A first-of-its-kind clinical trial to treat a specific injury is a success so far, according to officials at Boston Children's Hospital.
"In January of 2015 I was on a ski trip with some friends and took a spill," said Corey Peak.
And with that spill Peak ruptured his left ACL. After the injury Peak did some research and found out about a new procedure to repair ACL's that nobody had ever tried before. After many hours of deliberating he decided to give it a try.
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Doctor Martha Murray of Boston Children's Hospital performed the first-ever bridge-enhanced ACL repair on Peak. The procedure uses sutures on either side of the knee and then sponge with special proteins is inserted between the ends like a bridge. Then the patient’s blood is injected into the sponge. Then the idea is to have the sutures pull the tendons together through the sponge, creating healed tissue. After Peak's surgery, it’s so far so good.
Murray said, "I was afraid we weren't going to see anything but as we scrolled through the knee and saw tissue coming in where the ACL was healing it was overwhelming."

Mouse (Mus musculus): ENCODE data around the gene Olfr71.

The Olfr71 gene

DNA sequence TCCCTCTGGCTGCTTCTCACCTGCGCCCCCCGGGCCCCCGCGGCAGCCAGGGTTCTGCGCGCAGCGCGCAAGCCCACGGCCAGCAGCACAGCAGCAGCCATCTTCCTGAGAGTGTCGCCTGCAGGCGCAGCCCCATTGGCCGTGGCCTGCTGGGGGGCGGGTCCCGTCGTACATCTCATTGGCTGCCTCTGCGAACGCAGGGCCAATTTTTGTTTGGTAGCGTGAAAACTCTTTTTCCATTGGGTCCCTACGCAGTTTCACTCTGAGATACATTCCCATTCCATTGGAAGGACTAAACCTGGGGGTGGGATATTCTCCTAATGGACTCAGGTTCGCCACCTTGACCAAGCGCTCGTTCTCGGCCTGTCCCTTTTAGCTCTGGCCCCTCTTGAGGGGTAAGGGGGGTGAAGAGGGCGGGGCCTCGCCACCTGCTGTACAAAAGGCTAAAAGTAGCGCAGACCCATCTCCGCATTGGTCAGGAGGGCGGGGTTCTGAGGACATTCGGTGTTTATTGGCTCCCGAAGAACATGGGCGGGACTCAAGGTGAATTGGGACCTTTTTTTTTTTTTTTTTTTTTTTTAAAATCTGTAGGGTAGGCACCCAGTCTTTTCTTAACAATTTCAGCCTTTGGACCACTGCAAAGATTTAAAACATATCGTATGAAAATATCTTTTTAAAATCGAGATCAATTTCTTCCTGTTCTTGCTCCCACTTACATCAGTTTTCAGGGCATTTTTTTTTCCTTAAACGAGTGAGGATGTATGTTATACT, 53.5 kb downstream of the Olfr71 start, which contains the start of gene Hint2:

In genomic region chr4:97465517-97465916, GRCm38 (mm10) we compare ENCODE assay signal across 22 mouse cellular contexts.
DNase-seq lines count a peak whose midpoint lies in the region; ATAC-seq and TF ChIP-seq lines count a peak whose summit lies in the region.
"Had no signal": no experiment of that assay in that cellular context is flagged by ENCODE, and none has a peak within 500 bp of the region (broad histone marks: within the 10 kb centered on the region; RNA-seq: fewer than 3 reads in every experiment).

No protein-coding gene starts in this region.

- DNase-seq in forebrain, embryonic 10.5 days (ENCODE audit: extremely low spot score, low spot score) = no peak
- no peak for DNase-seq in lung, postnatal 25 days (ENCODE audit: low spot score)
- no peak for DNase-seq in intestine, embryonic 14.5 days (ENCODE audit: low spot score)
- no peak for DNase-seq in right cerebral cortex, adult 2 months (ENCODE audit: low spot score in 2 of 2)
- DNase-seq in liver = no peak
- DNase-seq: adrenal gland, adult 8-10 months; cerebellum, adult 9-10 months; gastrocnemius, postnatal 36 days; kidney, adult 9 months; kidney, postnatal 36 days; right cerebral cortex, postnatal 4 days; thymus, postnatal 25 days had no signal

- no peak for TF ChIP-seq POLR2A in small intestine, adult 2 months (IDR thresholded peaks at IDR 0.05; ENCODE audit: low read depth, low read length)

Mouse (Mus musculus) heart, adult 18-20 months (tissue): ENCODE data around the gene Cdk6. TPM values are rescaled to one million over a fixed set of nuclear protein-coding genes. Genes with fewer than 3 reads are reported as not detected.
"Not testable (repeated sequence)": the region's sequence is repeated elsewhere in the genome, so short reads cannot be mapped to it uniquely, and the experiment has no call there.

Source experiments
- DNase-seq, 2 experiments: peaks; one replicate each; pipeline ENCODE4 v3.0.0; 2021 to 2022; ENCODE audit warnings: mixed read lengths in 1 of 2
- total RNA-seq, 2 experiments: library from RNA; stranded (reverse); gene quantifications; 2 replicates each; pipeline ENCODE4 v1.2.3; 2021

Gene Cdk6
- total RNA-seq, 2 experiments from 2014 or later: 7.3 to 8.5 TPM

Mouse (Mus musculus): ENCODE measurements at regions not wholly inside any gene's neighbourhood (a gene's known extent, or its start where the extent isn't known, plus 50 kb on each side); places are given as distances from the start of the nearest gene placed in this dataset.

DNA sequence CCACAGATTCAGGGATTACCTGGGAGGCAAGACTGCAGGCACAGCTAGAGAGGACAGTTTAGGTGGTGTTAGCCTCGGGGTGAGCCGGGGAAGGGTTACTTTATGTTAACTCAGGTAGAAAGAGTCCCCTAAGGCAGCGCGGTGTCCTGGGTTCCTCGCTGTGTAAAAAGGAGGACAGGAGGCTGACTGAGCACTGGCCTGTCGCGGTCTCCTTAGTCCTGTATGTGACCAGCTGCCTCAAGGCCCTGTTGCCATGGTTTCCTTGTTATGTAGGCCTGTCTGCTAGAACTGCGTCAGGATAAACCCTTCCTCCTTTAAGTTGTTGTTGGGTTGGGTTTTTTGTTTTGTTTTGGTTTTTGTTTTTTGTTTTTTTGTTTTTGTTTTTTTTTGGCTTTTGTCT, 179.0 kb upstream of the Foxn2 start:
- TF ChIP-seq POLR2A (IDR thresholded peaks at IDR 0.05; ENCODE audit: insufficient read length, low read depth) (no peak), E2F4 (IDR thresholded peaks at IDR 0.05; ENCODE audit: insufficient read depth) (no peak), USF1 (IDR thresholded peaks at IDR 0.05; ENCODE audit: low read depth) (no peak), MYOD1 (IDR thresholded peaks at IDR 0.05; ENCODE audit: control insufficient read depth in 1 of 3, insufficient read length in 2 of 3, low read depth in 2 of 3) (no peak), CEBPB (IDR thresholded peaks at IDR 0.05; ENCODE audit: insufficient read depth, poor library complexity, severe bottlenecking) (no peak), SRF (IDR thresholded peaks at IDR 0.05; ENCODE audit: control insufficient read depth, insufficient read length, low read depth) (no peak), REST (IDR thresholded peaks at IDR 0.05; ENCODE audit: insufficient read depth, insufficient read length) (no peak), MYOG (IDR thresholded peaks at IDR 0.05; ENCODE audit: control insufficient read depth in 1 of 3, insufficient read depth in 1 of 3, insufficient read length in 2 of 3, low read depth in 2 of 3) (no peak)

Peak said, "The MRI at three months, we were able to look at the post-op knee and see that the ACL was fusing together and it was becoming a healed tissue. It was an exciting moment."
Most ACL surgeries require painful tendon grafts and future risk of arthritis. The hope of bridge-enhanced ACL repair or "bear" is a quicker healing process.
Murray said, "Our hope is the procedure will show the same efficacy and be just as effective as the standard operation we use now, so maybe our patients won’t have to have grafts taken anymore and make their recovery easier."
Peak said, "I'm certainly glad I ended up getting the new method and I think it's worked really well for me."